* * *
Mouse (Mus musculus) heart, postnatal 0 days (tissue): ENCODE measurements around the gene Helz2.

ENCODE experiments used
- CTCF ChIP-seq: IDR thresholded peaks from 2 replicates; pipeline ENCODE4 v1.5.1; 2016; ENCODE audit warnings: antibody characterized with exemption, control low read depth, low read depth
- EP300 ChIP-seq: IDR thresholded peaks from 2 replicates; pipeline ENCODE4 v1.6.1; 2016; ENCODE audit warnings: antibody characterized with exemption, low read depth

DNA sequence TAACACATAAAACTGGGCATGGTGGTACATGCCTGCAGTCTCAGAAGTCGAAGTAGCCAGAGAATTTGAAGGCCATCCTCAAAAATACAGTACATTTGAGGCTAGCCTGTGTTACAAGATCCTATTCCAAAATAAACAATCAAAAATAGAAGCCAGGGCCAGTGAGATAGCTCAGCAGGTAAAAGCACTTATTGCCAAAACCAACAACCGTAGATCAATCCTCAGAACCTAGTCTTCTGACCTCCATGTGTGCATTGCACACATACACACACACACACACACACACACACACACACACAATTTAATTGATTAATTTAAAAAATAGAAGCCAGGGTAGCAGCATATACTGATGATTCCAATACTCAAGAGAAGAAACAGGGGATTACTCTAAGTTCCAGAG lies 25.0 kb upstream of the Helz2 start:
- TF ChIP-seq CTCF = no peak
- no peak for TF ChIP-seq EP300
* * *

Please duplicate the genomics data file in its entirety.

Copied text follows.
Mouse (Mus musculus) heart, postnatal 0 days (tissue): ENCODE measurements around the gene Helz2.

ENCODE experiments used
- CTCF ChIP-seq: IDR thresholded peaks from 2 replicates; pipeline ENCODE4 v1.5.1; 2016; ENCODE audit warnings: antibody characterized with exemption, control low read depth, low read depth
- EP300 ChIP-seq: IDR thresholded peaks from 2 replicates; pipeline ENCODE4 v1.6.1; 2016; ENCODE audit warnings: antibody characterized with exemption, low read depth

DNA sequence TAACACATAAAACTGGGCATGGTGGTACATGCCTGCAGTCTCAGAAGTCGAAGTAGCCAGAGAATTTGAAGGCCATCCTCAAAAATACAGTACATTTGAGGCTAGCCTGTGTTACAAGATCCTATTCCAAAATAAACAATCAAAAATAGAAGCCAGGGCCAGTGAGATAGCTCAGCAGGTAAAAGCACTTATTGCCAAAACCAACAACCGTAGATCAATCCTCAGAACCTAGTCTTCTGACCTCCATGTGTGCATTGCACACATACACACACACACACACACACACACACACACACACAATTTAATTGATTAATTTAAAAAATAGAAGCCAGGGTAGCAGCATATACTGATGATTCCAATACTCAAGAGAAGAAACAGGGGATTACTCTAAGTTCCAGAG lies 25.0 kb upstream of the Helz2 start:
- TF ChIP-seq CTCF = no peak
- no peak for TF ChIP-seq EP300